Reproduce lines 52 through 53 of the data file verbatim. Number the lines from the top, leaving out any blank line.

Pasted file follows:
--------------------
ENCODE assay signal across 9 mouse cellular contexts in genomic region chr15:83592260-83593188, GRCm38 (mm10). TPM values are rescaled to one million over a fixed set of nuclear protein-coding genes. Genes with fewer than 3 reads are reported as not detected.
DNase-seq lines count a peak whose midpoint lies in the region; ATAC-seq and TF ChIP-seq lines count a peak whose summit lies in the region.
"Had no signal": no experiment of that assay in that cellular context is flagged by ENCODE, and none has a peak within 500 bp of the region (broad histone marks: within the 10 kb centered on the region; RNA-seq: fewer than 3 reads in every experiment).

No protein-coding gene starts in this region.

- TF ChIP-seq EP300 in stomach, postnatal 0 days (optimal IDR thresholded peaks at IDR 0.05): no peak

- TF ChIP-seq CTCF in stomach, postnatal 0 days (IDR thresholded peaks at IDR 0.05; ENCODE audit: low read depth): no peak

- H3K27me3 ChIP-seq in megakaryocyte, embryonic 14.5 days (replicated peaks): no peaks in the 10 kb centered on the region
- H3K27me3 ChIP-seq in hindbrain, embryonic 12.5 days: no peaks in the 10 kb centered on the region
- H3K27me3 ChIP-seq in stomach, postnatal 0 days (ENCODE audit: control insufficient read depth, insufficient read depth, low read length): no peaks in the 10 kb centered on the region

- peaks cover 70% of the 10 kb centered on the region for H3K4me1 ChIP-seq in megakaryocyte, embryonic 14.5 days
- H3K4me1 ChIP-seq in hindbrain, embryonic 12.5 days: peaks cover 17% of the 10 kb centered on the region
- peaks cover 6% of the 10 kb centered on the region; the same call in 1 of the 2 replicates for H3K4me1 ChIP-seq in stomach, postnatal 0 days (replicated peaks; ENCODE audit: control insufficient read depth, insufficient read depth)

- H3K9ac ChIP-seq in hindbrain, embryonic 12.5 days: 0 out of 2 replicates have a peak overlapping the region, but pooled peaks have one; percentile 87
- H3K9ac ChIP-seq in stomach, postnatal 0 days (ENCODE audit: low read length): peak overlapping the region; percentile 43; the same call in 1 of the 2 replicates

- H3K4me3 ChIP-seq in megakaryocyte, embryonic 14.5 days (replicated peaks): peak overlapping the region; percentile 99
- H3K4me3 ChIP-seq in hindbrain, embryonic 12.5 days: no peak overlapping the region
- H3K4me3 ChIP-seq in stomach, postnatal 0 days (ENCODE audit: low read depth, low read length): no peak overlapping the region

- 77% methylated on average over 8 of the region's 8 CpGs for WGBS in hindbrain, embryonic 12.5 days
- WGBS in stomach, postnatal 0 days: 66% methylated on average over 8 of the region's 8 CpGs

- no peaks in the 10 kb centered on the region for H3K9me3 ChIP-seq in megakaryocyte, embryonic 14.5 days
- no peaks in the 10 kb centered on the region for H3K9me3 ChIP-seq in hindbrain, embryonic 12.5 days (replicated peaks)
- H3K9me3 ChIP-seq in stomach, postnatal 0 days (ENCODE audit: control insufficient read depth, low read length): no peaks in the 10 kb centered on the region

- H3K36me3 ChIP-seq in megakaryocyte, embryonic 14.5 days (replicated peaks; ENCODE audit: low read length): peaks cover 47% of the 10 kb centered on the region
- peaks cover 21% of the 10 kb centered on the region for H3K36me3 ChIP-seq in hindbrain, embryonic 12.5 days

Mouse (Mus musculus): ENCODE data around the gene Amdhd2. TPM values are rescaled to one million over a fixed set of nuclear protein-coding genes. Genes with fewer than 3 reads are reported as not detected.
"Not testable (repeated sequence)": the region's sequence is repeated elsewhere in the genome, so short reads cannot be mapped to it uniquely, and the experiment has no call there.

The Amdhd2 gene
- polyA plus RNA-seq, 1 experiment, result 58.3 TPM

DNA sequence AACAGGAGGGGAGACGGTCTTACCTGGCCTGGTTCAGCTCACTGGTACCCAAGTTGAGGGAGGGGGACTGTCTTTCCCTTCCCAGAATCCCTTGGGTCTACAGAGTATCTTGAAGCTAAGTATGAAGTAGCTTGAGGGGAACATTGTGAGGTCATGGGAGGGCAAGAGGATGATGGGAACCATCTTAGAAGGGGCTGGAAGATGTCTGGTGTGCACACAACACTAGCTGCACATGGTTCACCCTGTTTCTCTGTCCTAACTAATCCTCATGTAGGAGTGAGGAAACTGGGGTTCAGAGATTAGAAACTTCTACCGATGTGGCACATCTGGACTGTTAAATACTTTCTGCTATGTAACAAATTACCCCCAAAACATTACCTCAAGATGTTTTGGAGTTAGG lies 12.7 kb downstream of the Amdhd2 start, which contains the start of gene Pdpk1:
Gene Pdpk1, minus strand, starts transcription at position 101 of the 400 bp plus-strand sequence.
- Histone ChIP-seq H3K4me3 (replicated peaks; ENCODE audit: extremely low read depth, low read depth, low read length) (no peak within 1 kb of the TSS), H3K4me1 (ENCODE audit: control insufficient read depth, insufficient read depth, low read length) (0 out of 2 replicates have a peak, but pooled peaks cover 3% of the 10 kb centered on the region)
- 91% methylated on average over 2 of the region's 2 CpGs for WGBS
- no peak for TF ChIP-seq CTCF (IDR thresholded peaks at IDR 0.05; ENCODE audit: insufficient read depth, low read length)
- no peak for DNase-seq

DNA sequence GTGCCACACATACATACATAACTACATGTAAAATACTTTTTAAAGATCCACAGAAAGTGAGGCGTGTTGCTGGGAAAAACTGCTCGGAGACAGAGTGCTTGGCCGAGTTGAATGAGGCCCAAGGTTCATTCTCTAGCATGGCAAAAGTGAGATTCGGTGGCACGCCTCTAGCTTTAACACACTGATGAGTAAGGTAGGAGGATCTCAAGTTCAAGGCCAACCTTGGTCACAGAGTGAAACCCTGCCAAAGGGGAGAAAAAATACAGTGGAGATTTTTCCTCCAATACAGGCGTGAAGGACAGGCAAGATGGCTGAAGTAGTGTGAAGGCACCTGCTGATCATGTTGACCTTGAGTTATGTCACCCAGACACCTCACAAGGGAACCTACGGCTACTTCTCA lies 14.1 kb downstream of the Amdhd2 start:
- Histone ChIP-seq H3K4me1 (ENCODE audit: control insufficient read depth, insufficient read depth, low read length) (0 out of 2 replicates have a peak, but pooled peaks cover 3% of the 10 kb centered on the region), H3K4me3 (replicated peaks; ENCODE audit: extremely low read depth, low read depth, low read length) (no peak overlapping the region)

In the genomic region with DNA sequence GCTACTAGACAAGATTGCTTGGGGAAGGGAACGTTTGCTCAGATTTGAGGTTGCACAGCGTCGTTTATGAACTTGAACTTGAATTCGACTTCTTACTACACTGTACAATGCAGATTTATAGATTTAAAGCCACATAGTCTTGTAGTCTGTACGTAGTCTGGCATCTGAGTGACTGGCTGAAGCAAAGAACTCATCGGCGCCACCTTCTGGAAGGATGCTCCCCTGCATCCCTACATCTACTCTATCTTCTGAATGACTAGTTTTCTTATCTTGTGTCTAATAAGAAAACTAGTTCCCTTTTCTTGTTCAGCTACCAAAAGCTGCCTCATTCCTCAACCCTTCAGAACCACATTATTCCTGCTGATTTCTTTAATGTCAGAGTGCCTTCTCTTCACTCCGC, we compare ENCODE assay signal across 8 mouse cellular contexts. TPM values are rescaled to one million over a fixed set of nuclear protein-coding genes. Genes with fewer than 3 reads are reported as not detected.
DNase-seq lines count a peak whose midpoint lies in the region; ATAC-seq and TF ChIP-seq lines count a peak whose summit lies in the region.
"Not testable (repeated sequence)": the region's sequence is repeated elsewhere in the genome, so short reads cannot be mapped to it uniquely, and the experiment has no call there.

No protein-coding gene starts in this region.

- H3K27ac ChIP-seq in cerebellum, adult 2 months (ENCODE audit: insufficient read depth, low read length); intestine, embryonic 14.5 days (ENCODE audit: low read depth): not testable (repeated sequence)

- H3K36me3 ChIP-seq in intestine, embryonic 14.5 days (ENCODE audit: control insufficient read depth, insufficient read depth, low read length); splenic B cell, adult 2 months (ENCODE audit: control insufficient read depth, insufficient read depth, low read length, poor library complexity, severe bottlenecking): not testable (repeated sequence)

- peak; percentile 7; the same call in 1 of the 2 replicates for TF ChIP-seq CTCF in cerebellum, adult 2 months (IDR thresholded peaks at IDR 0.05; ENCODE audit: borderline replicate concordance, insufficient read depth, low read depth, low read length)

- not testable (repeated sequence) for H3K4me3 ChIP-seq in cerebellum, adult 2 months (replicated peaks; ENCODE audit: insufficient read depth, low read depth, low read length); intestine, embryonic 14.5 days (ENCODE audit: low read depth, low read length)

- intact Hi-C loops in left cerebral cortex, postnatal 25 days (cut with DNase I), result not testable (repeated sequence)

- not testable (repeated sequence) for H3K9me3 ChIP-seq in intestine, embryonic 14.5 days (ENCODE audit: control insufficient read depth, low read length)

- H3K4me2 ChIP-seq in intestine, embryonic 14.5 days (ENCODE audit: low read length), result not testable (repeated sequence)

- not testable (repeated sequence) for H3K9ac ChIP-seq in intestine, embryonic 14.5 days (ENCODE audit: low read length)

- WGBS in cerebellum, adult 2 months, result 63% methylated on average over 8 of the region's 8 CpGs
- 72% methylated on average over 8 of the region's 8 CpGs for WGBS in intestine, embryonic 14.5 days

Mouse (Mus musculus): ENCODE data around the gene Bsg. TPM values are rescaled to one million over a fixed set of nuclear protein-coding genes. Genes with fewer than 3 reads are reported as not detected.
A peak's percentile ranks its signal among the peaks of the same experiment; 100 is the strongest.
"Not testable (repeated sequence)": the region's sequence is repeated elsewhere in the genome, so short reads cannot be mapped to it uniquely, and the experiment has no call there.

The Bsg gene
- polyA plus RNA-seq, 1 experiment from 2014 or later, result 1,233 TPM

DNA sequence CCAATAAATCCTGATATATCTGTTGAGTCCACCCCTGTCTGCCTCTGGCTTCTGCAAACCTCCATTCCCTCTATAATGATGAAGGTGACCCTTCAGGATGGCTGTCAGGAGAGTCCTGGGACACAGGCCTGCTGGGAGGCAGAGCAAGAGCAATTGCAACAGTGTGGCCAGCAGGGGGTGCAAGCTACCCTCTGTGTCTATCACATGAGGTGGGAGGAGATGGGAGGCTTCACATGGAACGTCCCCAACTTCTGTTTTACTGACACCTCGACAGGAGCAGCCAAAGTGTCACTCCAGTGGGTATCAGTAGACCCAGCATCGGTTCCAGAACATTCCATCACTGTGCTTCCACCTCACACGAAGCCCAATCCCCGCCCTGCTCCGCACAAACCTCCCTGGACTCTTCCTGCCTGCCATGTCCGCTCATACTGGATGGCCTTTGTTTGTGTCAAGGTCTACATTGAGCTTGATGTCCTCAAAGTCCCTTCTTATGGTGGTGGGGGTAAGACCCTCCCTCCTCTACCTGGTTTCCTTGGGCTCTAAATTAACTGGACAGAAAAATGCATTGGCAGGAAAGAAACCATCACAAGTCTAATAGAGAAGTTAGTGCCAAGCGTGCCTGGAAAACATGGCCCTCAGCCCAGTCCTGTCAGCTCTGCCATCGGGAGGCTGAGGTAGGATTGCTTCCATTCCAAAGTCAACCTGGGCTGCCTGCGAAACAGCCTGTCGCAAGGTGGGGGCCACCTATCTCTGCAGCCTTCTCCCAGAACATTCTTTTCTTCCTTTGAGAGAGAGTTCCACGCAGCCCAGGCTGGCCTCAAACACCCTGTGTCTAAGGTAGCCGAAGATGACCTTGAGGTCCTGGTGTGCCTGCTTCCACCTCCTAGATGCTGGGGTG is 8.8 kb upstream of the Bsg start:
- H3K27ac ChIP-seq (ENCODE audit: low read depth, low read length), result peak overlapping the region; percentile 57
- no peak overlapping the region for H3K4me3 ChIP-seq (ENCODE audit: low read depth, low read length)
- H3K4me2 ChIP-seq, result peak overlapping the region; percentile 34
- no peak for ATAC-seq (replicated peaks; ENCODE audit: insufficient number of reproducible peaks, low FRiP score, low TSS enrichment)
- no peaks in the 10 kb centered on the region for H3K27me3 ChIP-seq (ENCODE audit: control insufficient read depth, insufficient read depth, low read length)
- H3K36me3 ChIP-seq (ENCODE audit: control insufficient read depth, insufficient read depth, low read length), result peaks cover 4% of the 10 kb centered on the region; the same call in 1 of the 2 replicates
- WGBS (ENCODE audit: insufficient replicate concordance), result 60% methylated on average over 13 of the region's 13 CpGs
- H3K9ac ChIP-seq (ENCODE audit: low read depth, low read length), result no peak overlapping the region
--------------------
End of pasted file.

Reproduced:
A peak's percentile ranks its signal among the peaks of the same experiment; 100 is the strongest.
"Not testable (repeated sequence)": the region's sequence is repeated elsewhere in the genome, so short reads cannot be mapped to it uniquely, and the experiment has no call there.